Curated by Aischa Berg
You whistle in the dark to courageously confront an imaginary incertitude. The sound is extending, resonating out of your body while you try and overcome your doubts in the hope that it will turn out well. However, instead of finding shelter, you are exposed in a maze. You might approach a situation with limited understanding or no awareness of its potential results. You talk about matters although lacking sufficient knowledge of them. What will happen if we decide to face the figments of this uncertainty? The uncertainty of knowing what is real…
Moving through time and space, on a continuous quest … artists from other parts of the world come to reside and work here in Beirut for a couple of months or even years …also those artists born and raised in Lebanon … or those who after years return to the country of their origin. What are their linking forces? Whistling in the Dark opens up a dialogue between some of them and seeks new points of entry to their works.
The exhibited artists investigate and raise questions concerning history and reality.
In this quest, the medium of recording in all its varieties becomes an indispensable asset. Recordings are traces. A sound piece, a videotape and a drawing convey an image of truth. Is a stone also a container of traces,
of time and history?
Workshop gallery is a new contemporary art exhibition space of 16m2 located in the suburbs of Beirut, platform for emerging Lebanese and international artists.
In her practice, Brennan starts out from research projects, like an investigative journalist. In the work on display, Brennan was fascinated by geology and its sense of discovery, similar to an artist’s approach to the production of work. What started as a research into the oil-bearing rocks of beaches in Dorset, England, evolved into the uncovering of the work of geologist Vic Colter, who never received any credit for the discovery of the major oil field at Wytch farm in Dorset as Thatcher’s government immediately privatized it. As the scientist did not allow any recordings of Brennan’s encounters with him at his private house, filled with 2000 million-year-old fossils and rocks in the midst of a meticulously furnished modernist interior, she developed a work that gave a sense of these encounters. In the video that is reflected upon car oil, we see a zoom in and out of a million-year-old core sample presented to her at the geologist’s home. The video screened on the window shows a rock, almost oil, lit on fire; burning, it reveals what it is made of, namely condensed matter. These bits of material encompass the whole of history: rock as the container of history and the physicalization of time. In her practice, Brennan seeks a material understanding of the world and history.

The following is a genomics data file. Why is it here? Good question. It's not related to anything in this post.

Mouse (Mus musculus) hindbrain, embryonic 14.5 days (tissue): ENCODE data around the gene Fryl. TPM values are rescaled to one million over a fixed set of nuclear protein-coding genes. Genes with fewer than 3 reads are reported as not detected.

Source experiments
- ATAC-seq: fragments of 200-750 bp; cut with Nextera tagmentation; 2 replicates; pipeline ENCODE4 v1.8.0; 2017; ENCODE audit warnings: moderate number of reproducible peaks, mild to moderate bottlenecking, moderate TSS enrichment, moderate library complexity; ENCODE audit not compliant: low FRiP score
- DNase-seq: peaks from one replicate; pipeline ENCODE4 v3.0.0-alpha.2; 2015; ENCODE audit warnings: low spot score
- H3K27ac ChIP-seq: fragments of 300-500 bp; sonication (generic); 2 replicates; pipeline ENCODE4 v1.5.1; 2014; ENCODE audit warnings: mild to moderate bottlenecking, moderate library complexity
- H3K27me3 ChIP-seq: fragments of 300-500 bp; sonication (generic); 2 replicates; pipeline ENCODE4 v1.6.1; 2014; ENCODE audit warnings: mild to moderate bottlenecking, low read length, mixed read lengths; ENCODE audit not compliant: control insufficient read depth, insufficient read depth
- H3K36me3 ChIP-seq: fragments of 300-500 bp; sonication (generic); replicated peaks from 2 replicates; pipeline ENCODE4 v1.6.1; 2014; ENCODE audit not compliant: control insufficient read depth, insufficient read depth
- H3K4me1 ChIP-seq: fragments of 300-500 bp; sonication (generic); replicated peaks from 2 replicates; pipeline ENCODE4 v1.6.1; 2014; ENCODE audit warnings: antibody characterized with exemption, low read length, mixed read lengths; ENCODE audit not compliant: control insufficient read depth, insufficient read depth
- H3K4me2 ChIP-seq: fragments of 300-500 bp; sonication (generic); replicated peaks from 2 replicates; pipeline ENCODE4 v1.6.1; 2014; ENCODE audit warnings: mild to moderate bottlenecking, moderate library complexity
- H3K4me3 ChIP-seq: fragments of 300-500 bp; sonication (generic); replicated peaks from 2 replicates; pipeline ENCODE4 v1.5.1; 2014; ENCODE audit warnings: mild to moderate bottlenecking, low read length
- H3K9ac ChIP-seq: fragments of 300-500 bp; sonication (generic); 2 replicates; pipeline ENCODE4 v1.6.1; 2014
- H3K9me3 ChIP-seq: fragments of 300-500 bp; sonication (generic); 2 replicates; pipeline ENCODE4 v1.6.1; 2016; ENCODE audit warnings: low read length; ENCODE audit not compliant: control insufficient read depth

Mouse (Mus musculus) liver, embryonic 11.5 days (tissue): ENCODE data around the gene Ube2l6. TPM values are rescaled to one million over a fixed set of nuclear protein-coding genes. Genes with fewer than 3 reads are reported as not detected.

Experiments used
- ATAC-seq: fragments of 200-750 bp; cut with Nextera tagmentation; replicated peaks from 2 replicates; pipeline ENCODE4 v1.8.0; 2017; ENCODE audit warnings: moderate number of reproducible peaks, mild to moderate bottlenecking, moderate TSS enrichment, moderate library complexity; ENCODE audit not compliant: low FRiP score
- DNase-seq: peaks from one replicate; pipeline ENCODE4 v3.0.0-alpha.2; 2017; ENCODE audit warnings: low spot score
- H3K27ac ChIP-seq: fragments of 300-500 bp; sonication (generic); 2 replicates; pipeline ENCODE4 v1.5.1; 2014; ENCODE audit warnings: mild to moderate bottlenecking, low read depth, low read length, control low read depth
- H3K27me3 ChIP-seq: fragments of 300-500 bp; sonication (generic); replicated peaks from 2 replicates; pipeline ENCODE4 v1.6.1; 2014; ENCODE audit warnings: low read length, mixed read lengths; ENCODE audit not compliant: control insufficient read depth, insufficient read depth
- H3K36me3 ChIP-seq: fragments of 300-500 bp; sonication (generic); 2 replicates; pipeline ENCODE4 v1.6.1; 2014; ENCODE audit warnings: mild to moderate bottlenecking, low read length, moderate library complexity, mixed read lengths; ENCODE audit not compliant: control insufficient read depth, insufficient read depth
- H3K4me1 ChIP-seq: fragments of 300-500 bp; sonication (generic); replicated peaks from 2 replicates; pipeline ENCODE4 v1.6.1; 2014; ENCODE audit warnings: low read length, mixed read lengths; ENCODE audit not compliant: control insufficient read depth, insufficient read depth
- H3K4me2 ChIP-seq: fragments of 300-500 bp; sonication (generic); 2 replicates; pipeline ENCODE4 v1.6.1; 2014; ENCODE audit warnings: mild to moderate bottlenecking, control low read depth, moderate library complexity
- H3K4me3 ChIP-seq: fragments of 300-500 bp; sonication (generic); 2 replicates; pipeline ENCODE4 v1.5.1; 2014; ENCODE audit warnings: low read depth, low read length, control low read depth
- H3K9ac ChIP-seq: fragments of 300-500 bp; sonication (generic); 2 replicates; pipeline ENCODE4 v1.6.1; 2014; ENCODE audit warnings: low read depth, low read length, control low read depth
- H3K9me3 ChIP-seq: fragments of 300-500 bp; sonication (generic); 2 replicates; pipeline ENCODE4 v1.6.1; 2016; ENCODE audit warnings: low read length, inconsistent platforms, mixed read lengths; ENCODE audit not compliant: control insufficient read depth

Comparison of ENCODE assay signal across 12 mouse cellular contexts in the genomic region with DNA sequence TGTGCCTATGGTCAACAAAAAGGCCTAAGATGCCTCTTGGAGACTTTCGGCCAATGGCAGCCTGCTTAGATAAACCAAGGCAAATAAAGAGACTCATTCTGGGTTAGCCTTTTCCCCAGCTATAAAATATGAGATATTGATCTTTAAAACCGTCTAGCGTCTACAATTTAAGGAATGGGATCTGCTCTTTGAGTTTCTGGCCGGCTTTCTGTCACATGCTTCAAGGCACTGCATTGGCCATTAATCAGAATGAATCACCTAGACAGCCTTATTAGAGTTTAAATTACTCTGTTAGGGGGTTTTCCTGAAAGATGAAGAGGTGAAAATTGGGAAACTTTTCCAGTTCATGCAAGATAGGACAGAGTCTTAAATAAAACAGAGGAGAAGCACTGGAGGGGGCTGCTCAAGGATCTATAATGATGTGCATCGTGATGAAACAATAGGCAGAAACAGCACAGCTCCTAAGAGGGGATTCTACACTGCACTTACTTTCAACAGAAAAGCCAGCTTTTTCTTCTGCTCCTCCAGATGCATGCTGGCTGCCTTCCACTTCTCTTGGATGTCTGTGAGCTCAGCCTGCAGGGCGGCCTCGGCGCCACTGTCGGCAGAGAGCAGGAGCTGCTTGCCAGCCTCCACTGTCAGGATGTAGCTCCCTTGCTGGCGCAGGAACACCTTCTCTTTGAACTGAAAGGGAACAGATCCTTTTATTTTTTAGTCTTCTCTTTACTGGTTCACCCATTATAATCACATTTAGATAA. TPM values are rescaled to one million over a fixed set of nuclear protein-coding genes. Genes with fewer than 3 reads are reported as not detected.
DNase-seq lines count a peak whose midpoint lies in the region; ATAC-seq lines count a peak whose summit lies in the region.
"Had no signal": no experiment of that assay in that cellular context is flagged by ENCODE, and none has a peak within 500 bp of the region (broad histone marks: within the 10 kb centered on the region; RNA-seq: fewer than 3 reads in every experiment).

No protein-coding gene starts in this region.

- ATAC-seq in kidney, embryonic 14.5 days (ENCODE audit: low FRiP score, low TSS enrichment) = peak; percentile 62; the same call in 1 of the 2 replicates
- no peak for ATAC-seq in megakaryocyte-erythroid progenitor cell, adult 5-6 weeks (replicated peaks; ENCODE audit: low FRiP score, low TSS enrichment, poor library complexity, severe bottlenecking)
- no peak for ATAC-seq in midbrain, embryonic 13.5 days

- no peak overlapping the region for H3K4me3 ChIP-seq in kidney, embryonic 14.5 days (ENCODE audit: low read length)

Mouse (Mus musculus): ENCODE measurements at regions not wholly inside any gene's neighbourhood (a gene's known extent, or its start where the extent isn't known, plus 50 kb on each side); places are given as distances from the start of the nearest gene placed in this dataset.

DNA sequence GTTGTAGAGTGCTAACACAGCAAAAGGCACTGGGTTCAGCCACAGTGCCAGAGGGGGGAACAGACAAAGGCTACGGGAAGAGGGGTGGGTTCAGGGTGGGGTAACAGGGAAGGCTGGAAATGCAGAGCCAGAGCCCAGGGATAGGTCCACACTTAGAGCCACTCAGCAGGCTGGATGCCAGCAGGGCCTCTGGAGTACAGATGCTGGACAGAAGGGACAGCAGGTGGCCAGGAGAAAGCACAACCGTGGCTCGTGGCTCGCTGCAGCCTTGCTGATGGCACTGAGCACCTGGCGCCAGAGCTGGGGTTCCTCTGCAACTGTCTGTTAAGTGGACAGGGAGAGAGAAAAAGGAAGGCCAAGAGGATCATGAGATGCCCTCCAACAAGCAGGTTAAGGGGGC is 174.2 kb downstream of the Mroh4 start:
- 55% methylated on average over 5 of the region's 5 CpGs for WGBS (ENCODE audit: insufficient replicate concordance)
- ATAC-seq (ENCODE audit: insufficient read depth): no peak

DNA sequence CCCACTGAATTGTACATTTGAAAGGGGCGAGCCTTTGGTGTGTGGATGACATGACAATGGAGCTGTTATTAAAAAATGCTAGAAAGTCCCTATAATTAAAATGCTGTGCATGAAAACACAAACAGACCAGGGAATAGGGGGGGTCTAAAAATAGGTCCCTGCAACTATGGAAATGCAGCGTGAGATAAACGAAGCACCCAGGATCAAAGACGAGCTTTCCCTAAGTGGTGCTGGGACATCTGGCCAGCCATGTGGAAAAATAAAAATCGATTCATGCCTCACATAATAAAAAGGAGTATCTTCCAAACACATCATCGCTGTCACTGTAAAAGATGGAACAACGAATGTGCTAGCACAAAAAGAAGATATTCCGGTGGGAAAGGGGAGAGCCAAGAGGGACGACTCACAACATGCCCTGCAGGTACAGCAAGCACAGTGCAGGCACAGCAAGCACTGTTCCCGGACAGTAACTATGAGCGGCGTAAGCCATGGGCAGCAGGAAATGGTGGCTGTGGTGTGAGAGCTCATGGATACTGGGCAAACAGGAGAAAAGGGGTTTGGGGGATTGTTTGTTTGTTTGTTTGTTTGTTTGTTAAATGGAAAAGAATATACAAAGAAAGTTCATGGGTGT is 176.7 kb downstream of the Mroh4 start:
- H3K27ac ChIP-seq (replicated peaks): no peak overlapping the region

Maeve Brennan graduated from Goldsmiths, University of London in 2012. Recent exhibitions include: Beit Iksa Boys, Institute of Jamais Vu, London, 2013; Members Show, Outpost, Norwich, 2012; Graduate Screening, Chisenhale Gallery, London, 2012; Scotiabank Nuit Blanche, Toronto, 2012. She was the recipient of the 2011 Hamad Butt Memorial Prize and the 2012 Nicolas and Andrei Tooth Travelling Scholarship. She is currently taking part in the Home Workspace Program 2013-14 at Ashkal Alwan in Beirut.
Maeve Brennan’s work explores sites, fig- ures and objects that condense something of their social, historical and political context. Drawn to politically charged spaces of industry, production and conflict, Brennan adopts an investi- gative approach, allowing intimate encounters and personal narrative to inform her research. Using the tension between the personal and the political, she produces a form of evidence bound up in subjectivity.